The About: Jernau Gurgeh is a game player. That's his skill: he is incredibly good at games. He's sort of a superstar, actually, which gets him into trouble: forced by an offer he cannot refuse, he travels years away to take part in a game that extends beyond the board; a game of savagery, moral outrage and good old political plotting; a game that will determine the future of an entire civilization.
Thoughts: I'll ramble a bit, because Iain Banks is dead and we can't read fresh words from him ever again.
Sci-fi is my favorite out of often sneeringly called "genre literature," mostly because of this slightly depressing reason: it seems that only by imagining humanity in way, way out in the future is it easy for us readers to engage in stories that do not lean on old tropes, especially when it comes to gender. Even fantasy still uses traditional gender roles no matter how fantastical the setting is.
In Banks's Culture, humans are advanced enough not to care about such details: they can change their biological sex at a whim. It's a society where biology does not determine skills or worth--or to be more accurate, where nobody expects a human being to have a certain skill set just because they have a certain set of sexual organs.
But that is not the only reason I have reread this novel after hearing of Banks's untimely death.
He was a good writer. Bear with me.
Not just once would one find me and my husband (if for some reason barging in...?) in the bathroom before bedtime, brushing teeth and quoting passages of amazing writing to each other, and just marveling at how good Banks is.
How to describe it? It's hard, because he is defined perhaps more by what he never does: his stories lack flowery prose and pretentious vocabulary that reeks of the author just browsing through a thesaurus and selecting something, anything, that would sound somehow more special than what actually would be appropriate; he only uses cliched metaphors if it is an intentional wink at the reader. He does not create a shroud of ambiguity for lack of being able to write beautifully with clarity.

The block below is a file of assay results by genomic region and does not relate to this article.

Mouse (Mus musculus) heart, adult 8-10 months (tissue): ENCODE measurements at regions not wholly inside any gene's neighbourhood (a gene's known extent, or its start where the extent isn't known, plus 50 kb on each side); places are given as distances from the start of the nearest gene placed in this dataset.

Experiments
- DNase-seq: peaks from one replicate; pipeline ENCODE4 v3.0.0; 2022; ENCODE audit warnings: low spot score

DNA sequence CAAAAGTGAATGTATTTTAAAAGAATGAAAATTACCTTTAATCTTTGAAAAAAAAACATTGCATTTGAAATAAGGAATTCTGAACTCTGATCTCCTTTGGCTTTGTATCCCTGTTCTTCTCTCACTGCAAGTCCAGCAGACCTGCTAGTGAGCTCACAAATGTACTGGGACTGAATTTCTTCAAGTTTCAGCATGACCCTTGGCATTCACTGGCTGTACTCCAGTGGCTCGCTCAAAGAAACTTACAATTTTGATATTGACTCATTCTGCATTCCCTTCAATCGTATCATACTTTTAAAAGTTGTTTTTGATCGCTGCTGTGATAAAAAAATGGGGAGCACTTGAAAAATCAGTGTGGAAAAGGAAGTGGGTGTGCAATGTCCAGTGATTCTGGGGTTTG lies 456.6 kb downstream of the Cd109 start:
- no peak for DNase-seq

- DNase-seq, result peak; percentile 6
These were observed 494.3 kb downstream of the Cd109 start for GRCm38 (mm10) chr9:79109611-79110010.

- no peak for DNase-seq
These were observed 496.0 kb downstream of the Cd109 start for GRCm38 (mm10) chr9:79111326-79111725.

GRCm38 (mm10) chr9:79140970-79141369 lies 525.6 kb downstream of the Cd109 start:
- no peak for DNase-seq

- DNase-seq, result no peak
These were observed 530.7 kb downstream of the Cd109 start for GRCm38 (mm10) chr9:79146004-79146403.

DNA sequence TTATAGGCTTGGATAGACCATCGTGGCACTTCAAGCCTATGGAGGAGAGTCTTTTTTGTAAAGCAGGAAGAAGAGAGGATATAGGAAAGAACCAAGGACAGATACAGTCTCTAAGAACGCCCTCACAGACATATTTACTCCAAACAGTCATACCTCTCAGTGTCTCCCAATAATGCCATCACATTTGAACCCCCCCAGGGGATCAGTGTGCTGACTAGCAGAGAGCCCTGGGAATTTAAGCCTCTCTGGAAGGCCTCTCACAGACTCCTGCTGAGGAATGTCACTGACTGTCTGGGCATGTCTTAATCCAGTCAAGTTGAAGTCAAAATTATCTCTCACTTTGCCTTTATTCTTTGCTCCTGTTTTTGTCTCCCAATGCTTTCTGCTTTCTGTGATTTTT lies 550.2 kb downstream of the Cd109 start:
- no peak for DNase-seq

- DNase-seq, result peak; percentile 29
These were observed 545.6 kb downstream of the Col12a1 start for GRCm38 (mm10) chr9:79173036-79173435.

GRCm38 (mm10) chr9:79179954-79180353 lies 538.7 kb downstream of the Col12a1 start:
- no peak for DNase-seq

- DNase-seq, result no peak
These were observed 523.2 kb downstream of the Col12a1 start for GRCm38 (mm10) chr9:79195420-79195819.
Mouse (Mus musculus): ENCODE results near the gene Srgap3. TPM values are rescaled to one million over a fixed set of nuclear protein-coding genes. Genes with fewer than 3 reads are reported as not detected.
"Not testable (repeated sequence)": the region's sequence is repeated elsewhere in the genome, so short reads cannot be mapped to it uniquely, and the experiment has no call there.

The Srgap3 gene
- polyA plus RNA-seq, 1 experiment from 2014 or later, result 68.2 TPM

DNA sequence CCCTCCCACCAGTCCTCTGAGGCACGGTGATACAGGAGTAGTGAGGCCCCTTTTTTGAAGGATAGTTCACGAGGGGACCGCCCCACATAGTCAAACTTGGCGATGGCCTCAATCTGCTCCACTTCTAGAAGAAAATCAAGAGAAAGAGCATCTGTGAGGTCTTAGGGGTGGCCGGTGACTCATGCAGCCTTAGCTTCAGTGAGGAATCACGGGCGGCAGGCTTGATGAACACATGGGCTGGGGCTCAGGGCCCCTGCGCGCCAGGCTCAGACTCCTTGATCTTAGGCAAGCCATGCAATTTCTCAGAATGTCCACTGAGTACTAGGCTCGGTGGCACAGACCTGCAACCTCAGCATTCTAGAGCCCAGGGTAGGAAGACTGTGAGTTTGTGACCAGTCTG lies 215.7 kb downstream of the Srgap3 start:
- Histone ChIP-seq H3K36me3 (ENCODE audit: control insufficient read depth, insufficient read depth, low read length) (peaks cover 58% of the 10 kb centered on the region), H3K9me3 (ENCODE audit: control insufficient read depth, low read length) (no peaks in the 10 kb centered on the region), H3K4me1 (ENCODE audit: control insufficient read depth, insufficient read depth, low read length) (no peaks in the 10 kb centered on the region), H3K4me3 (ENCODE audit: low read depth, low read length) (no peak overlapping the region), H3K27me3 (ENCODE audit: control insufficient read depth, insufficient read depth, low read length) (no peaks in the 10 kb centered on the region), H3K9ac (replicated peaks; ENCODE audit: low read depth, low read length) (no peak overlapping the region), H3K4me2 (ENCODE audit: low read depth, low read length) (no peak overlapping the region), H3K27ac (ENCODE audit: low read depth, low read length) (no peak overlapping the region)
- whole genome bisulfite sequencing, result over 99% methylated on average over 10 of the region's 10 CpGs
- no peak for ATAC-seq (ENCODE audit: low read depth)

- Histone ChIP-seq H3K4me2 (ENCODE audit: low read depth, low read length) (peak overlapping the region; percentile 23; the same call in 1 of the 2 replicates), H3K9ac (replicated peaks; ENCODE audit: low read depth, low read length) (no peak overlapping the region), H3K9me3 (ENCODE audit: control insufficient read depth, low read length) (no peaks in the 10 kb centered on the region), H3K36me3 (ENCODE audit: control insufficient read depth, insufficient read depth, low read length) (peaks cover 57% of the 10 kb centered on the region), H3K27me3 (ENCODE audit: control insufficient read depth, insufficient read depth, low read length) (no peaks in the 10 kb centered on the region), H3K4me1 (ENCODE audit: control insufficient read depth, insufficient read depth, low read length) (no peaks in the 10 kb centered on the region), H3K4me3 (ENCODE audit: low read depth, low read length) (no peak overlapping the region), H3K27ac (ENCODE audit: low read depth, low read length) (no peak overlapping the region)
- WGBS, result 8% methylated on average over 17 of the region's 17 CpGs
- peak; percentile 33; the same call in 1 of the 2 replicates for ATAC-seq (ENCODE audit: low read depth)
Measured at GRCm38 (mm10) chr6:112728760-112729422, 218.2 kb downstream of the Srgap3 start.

I guess that's it. He knows usage--when and what is appropriate. All of his characters have a distinct voice without tropes such as fake accents or stuttering. Not once was I confused about who was talking.
Banks is also just damned funny. To describe a character he may use a single word that is refreshing, absolutely spot on, and that one word is all that is needed for great big belly laughs. He also gets away with naming his characters with the most ridiculous names that seem entirely plausible and not just sci-fi mumbo-jumbo and strained efforts at using, let's say, clicks from an African language to create an uncomfortable exoticism. I mean, Jernau Gurgeh? This is magic!
The only downside to reading Banks--whether it is his sci-fi or his non-sci-fi work--is that anything read immediately after feels like crap. I need to apologize in advance for anything I will write about The Skinner, because I can't move a page without righteous annoyance at word choices in an otherwise fine story. "He grinned a grin"?? Seriously, that's the best you can do? Iaiiiiiiiin!
Language professional by day; knitter and crocheter by night. The rest of the time on buses and waiting rooms in Seattle is spent reading, hopefully with a good beverage nearby.
I often skip synopses in this blog and instead focus on the elements that got me hooked on a story or turned me away from it. My reading habits have only two absolutes, and I'm doing my best to make them more negotiable: I love unreliable narrators; cannot stand British school stories.
Comments and recommendations are encouraged to knock me out of my reading comfort zones.
If you don't like to leave a comment in this public blog, feel free to send recommendations to matildareadsblog at gmail dot com